The Dorothy Hodgkin Prize

The Dorothy Hodgkin Prize of the BCA was instituted in 1990 on the occasion of Dorothy’s 80th birthday, in recognition of her great contributions to science in general and to crystallography in particular. The Prize is supported by donations to the Dorothy Hodgkin Prize Fund which is a Restricted Fund of the BCA.

Nominations for this prize are welcomed from any part of the crystallographic community and the award will be made at a BCA Spring Meeting at which the awardee is expected to deliver a suitable Lecture. Awardees generally work in an area of crystallography in which Dorothy had an interest, and may have worked either with Dorothy or with one of her students.

Previous winners:
1991 Prof. Durward Cruickshank (UMIST)
1994 Dr. Gérard Bricogne
1997 Prof. Michael Woolfson (University of York)
2000 Dr. Uli Arndt (MRC)
2004 Prof. George Sheldrick (Goettingen University)
2007 Prof. Judith Howard (Durham University) “Looking Back, Leaping Forward.”
2010 Dame Louise Johnson (University of Oxford) “Forty years of structural biology: where have we come from and where might we be going?”
2015 Sir Tom Blundell (University of Cambridge) “Dorothy Hodgkin, Structural Biology and Drug Discovery”

The Bragg Lecture

The BCA is proud to have hosted many recent Bragg Lectures. Lecturers are chosen by the Bragg Lecture Fund Committee approximately every three years and the lecture is one of the highlights of the British Crystallographic Association Spring Meeting programme. The current Bragg Committee (mid-2013) is: Professor Richard Catlow FRS, Department of Chemistry and Head of the MAPS Faculty, UCL; Professor Frank James Professor of the History of Science and Head of Collections, The Royal Institution; Professor Elspeth Garman, Professor of Molecular Biophysics, University of Oxford. The Bragg Committee are happy to receive suggestions for future Bragg Lecturers via the BCA.

Previous Awards
1962 Prof. Paul. P. Ewald – Leeds and The Royal Institution, London
1965 Dame Kathleen Lonsdale – Melbourne, Adelaide, and Perth, Australia
1968 Prof. Dorothy Hodgkin – Manchester
1970 Prof. Bertram. E. Warren – The Royal Institution, London
1973 Prof. Ralph W. G. Wyckoff – Cambridge
1981 Prof. Henry. Lipson – Leeds and The Royal Institution, London “W. L. Bragg – Scientific Revolutionary”
1982 Prof. M. M. Woolfson – Manchester, Cambridge “Structural Crystallography in the 80s”
1985 Sir David Phillips – Leeds and The Royal Institution, London “The Silver Jubilee of Successful Protein Crystallography”
1987 Prof. Brian W. Matthews – Perth and Adelaide, Australia
1993 Sir Gordon Cox – Manchester, and The Royal Institution, London “Bliss was it in that Dawn to be Alive”
1993 Prof. Max Perutz – Manchester, and The Royal Institution, London “How Lawrence Bragg proved me Wrong”
1994 Prof. A. M. Glazer – Newcastle-upon-Tyne “Crystals Make Light Work”
1996 Prof. Kenneth. C. Holmes – Cambridge “Structural Biology of Macromolecules and the Development of X-Ray Diffraction”
1997 Prof. Durward. W. J. Cruickshank – Leeds and The Royal Institution, London “Gordon Cox and the Increasing Power of X-Ray Structure Analysis”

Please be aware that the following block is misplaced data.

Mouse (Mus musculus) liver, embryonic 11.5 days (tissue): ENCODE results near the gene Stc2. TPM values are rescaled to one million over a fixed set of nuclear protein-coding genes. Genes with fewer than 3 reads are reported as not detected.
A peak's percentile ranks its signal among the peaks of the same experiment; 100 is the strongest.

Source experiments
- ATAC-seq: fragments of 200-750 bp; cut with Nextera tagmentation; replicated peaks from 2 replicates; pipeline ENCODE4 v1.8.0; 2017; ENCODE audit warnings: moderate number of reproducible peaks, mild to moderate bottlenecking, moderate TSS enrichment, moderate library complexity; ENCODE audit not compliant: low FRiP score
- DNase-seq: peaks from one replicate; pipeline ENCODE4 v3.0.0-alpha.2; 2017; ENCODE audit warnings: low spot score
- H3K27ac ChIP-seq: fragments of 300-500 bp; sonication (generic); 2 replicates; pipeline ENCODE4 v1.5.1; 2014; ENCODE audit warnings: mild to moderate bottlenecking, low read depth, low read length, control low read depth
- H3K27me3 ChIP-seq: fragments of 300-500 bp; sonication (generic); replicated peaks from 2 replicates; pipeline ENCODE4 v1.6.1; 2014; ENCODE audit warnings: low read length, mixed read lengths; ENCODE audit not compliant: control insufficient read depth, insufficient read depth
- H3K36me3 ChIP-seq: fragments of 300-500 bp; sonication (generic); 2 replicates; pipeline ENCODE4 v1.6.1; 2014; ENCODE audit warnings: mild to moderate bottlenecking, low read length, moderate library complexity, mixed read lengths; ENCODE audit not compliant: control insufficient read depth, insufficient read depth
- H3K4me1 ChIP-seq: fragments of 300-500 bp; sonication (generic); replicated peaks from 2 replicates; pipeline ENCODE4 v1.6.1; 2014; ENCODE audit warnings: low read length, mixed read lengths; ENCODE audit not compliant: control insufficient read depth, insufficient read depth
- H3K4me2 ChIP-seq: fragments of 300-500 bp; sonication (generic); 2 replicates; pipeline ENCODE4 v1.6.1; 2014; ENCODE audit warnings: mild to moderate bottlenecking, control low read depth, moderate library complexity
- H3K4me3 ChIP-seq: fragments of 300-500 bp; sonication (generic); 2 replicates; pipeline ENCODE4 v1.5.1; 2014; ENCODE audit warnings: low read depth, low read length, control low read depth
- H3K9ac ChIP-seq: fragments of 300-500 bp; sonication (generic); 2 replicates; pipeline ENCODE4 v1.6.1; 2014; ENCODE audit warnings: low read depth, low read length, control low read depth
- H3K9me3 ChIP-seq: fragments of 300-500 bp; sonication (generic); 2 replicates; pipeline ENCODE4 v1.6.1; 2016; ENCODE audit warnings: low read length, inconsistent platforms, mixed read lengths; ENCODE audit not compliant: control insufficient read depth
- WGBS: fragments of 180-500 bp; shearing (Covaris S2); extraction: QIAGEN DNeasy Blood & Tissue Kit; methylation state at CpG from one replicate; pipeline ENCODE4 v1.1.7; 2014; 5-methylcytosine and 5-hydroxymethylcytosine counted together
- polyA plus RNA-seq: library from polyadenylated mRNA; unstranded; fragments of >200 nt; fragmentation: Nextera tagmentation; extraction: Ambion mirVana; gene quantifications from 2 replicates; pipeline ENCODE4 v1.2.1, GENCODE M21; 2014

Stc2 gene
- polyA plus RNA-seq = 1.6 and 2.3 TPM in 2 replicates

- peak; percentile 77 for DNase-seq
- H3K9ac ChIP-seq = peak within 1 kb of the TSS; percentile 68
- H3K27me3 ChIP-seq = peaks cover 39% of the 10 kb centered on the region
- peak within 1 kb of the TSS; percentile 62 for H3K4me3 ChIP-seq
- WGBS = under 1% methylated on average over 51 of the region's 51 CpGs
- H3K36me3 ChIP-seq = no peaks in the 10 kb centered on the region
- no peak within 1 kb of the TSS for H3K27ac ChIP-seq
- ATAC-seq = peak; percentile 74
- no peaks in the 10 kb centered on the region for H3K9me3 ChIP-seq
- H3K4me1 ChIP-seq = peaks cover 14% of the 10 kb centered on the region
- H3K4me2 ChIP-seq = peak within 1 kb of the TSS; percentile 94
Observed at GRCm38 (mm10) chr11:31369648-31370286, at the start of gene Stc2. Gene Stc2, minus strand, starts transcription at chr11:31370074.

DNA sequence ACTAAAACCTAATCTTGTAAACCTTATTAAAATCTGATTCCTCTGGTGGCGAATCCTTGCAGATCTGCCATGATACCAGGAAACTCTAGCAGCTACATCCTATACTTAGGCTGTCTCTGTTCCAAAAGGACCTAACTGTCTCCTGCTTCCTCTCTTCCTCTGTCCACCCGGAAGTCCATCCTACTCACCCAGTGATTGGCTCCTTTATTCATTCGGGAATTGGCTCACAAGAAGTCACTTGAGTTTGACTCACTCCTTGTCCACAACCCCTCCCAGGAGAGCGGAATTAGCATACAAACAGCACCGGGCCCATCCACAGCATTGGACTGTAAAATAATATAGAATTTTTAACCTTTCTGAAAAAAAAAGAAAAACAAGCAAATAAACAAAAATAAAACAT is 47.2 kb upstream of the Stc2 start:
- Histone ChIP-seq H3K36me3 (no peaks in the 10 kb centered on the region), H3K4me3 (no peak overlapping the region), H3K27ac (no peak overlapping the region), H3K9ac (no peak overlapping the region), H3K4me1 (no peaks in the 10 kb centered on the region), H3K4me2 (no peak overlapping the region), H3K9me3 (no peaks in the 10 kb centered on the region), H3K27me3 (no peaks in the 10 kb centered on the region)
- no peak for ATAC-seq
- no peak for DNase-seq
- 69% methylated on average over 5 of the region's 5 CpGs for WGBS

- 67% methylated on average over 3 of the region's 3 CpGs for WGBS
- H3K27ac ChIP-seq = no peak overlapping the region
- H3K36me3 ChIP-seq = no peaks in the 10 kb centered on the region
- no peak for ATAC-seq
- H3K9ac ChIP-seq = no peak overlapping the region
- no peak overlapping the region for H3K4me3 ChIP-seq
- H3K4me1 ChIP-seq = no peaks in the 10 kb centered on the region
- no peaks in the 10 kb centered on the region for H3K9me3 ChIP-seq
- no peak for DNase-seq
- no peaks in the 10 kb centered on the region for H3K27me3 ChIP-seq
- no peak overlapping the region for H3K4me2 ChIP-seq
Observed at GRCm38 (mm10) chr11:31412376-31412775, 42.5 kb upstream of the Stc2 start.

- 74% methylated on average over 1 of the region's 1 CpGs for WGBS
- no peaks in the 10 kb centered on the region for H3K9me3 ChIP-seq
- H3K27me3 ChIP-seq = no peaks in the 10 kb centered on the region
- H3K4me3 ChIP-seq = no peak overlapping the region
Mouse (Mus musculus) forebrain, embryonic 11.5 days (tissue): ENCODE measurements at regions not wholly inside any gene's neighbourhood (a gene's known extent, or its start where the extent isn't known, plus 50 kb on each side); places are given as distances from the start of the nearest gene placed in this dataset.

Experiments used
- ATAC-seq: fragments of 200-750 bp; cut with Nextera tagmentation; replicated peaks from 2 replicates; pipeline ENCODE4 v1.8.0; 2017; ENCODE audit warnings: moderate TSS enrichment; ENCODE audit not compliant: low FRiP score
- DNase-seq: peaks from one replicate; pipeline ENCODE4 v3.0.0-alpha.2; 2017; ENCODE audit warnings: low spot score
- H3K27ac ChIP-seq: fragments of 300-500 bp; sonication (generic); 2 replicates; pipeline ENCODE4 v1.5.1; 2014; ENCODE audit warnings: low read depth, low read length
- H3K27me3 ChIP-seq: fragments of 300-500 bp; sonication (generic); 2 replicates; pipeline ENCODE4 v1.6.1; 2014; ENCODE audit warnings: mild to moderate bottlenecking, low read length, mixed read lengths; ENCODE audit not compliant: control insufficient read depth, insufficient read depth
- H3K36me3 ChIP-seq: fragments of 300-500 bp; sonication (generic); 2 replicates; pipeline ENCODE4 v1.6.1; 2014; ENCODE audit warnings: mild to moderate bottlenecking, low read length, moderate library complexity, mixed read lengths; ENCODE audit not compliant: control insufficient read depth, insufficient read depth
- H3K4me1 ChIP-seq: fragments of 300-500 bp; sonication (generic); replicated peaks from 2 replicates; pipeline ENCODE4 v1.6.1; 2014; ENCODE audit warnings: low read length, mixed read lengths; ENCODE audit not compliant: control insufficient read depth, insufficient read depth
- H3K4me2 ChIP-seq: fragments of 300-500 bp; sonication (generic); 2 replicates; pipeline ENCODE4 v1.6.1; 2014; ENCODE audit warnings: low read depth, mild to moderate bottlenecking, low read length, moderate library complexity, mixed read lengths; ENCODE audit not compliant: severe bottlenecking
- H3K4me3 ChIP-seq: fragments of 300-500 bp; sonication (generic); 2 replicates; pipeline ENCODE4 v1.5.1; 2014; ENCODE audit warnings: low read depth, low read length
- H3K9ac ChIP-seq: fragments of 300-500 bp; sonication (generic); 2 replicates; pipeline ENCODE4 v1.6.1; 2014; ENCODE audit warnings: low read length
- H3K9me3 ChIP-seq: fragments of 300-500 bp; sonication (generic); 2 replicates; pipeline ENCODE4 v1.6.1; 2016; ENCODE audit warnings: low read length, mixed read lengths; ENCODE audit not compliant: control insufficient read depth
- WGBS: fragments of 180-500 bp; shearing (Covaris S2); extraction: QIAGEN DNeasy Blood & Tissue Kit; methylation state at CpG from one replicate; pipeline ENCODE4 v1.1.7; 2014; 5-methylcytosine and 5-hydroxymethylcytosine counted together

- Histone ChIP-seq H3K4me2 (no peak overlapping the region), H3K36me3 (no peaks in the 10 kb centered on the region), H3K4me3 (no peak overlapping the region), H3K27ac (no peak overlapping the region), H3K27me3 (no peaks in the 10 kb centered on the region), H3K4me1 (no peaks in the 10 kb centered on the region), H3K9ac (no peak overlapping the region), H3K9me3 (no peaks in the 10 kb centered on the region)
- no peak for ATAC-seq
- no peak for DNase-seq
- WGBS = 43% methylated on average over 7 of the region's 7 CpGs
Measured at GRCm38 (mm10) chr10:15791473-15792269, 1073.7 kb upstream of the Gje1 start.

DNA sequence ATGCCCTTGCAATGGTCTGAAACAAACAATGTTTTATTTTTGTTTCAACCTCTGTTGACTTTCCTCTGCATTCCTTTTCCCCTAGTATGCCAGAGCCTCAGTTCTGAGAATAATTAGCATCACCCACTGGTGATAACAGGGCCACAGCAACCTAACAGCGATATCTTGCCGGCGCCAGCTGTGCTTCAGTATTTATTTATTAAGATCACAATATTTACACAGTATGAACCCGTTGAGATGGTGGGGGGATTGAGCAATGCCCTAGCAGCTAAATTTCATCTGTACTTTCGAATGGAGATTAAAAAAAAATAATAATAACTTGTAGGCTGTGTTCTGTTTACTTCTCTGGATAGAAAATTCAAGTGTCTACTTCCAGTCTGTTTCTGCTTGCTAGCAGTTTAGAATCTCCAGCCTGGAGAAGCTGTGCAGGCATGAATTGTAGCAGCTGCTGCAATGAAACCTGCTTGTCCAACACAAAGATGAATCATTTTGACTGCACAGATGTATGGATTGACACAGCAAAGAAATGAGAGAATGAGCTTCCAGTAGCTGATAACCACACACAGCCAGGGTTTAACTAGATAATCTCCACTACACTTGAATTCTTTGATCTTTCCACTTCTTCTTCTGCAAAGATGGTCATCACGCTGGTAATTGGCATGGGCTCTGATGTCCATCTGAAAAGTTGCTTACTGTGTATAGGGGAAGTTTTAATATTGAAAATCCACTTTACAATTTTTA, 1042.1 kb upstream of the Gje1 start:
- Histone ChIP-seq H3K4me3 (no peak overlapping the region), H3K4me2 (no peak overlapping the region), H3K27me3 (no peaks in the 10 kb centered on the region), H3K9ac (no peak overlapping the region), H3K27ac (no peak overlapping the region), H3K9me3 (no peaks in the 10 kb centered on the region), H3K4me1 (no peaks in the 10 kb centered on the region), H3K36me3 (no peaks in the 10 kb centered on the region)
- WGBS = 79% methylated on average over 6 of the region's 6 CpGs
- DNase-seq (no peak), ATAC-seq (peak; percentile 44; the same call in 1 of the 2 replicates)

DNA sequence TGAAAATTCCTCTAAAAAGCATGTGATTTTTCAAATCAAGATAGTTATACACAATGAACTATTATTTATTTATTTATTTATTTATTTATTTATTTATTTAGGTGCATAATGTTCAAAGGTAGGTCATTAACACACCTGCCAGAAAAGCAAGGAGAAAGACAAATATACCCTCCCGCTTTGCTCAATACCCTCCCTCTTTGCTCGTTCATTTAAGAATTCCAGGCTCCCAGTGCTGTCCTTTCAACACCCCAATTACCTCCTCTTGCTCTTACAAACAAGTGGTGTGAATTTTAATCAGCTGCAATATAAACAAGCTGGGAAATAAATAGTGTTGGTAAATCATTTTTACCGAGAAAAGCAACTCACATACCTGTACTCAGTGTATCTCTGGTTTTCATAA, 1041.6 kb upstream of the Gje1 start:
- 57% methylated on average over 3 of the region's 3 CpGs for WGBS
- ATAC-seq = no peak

1999 Prof. Jack. D. Dunitz – Glasgow and Cambridge  “Polymorphism: the Same but Different”
2004 Prof. John Finney – “Beyond Bragg’s Law: crystallography without a lattice”
2007 Sir Roger Penrose – “Quasi-Crystals and Non-local Assembly: A Quantum-Theory foundations issue?”
2010 Sir John Meurig Thomas – “The promise and essence of 4D microscopy”
In 2013 the Bragg Committee awarded three Bragg Lectures as part of the Bragg Centenary celebrations:

    2013 John Jenkin, La Trobe University, Australia – “William and Lawrence Bragg: time for resurrection!”
    2013 Dr. Airlie McCoy, University of Cambridge, UK – “Phasing crystals with single atoms: a century of progress”
    2013 Prof. Bill David, ISIS Facility RAL and University of Oxford, UK – “100 years of X-ray crystallography – the continuing Bragg legacy”

2014 Prof. Judith Howard, Durham University – “Exploring a Century of Reciprocal Space: Same Old Theory – Endless New Results”

The Lonsdale Lecture

The Lonsdale Lecture is awarded by the BCA on the recommendation of the Young Crystallographers Group. The range of topics encompass all areas of crystallography and diffraction and the lectures tend to have an element of teaching.

2004 Dr. Elspeth Garman (Oxford) “Cool crystals: kill or cure?”
2006 Prof. Mike Glazer (Oxford)
2007 Prof. Bill David (ISIS/RAL) “Combinatorial Studies of Hydrogen Storage Materials – Playing the Odds.”
2009 Dr. David Watkin (Oxford) “Crystallography – Technology, Science or a Black Art?”
2011 Prof. John Helliwell (University of Manchester) “The evolution of synchrotron radiation and the growth of its importance in crystallography”
2014 Prof. Henry Chapman (Center for Free-Electron Laser Science, DESY, Hamburg) “Macromolecular Crystallography with X-ray Laser Pulse”
2015 Prof. Simon Parsons (University of Edinburgh) “High Pressure and the Molecular Crystalline State”
2016 Prof. Arwen Pearson (University of Hamburg) “Visualising molecules in motion: crystallography as a tool to probe structure and dynamics”

The BCA Prize Lecture

The BCA Prize Lecture is awarded by the BCA President at appropriate times.

2002 Prof. Bill David (ISIS/RAL)
2005 Dr. Andrew Leslie (MRC LMB Cambridge)
2008 Dr. Tony Crowther (MRC LMB Cambridge) “From Molecular Replacement to the Structure of Viruses: a Tale of Two Careers”
2012 Dr. Robin Taylor (Taylor Cheminformatics Software) “Predicting Low-Energy Conformations of Small Organic Molecules: Is Crystal-Structure Data Redundant?”
2016 Prof. Christer Aakeröy (Kansas State University) “From molecular sociology to functional materials”